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I am reading Srednicki's book on QFT and there's a thing I don't quite see in chapter 6 (Path integrals in QM)

equation (6.7) is

$\langle{}q^{''},t^{''}|q^{'},t^{'}\rangle=\int\prod_{k=1}^Ndq_k\prod_{j=0}^N\frac{dp_j}{2\pi}e^{ip_j(q_{j+1}-q_j)}e^{-iH(p_j,\bar{q_j})\delta t}$

where he says $\bar{q_j}=\frac{1}{2}(q_j+q_{j+1})$,$q_0=q'$, $q_{N+1}=q^{''}$ and takes the limit $\delta t\to{}0$ and he gets equation (6.8)

$\langle{}q^{''},t^{''}|q^{'},t^{'}\rangle=\int\mathcal{D}q\mathcal{D}p\cdot e^{i\int_{t'}^{t''}dt(p(t)\dot{q(t)}-H(p(t),q(t)))} $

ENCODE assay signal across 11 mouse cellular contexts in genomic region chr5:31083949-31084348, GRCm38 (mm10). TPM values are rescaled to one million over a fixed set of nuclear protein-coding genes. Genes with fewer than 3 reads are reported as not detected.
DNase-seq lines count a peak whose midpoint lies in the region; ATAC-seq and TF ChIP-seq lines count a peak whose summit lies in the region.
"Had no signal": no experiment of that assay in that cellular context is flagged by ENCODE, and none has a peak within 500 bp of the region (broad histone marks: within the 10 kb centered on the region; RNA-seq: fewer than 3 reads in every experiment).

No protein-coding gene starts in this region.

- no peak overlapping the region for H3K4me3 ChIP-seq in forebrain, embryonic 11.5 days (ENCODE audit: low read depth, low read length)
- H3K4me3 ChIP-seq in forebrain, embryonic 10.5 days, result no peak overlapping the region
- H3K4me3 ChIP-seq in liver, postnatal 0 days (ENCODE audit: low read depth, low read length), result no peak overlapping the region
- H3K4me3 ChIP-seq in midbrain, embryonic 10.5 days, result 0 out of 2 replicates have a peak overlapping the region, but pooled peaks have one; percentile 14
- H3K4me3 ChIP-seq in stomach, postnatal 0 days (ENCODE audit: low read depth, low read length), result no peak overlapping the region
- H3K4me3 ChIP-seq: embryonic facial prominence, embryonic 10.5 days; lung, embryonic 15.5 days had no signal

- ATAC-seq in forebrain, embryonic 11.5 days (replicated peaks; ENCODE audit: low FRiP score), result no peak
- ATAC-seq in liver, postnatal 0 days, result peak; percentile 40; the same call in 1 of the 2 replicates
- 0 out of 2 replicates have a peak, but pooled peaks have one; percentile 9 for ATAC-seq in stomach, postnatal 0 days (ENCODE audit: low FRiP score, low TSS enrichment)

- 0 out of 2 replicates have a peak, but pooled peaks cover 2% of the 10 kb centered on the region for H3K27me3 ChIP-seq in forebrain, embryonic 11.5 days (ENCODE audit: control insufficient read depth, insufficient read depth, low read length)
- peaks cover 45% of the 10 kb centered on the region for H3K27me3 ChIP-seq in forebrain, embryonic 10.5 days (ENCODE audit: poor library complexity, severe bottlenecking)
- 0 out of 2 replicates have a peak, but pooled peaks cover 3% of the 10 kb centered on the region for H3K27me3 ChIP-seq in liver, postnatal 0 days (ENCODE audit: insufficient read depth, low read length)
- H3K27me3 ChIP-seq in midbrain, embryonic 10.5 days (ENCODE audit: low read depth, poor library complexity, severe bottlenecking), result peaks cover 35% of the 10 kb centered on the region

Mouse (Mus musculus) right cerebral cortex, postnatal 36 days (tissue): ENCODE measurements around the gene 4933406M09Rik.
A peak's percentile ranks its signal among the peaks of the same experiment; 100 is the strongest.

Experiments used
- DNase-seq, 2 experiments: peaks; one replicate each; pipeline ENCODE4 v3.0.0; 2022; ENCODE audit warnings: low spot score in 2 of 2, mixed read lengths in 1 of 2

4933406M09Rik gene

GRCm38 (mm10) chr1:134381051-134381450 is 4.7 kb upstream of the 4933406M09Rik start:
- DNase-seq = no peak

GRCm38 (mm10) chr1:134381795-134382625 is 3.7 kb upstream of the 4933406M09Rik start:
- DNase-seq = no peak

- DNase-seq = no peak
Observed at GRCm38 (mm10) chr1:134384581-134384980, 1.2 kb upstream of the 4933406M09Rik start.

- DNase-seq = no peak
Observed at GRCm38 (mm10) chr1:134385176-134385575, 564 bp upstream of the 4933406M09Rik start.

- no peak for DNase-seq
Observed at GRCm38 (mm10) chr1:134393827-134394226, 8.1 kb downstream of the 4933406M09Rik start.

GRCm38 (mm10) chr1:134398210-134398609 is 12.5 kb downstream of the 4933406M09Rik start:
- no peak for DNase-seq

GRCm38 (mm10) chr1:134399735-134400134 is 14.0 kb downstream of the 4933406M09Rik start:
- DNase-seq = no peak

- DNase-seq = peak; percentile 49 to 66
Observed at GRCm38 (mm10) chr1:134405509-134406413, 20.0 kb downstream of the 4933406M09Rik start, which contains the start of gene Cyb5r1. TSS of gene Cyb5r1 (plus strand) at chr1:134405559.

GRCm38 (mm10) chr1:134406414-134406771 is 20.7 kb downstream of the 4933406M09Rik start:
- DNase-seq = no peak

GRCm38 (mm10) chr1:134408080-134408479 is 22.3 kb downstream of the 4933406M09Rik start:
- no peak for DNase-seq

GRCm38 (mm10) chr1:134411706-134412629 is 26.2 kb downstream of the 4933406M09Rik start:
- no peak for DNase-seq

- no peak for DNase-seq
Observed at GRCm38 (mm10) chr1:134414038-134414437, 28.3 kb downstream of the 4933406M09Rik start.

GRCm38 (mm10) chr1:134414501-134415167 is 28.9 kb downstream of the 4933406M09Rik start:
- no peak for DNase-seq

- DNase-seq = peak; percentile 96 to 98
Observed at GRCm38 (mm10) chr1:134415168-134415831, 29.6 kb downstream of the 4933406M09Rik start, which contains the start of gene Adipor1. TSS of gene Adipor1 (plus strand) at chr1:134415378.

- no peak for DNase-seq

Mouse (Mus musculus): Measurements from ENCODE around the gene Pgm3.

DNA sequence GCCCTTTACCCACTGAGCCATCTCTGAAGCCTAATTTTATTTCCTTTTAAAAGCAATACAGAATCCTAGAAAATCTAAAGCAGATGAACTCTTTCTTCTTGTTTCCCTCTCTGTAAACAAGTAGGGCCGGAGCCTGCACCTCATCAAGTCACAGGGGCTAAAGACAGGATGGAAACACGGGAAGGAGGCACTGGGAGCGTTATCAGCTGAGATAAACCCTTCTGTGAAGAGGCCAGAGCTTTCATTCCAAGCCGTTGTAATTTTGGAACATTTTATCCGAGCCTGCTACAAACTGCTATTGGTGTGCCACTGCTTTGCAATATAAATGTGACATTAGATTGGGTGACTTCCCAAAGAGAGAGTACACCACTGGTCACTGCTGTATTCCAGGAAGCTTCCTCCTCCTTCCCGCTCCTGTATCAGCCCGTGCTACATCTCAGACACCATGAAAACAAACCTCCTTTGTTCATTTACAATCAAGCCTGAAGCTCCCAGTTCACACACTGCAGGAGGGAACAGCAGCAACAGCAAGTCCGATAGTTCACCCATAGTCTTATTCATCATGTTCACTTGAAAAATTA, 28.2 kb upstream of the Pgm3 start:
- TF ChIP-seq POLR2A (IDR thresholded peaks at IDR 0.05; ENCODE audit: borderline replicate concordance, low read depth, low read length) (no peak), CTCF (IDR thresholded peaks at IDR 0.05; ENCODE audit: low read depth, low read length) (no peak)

My question is, where does the integral on the exponential come from?

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2 Answers 2

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A product of exponentials is equivalent to an exponential of a sum, e.g.

$$e^{A}e^{B}=e^{A+B}.$$

The limit of $\delta t$ going to zero turns the discrete sum into a continuous integral.

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The products of the exponentials form a sum in the exponent. And in the limit this sum becomes an integral

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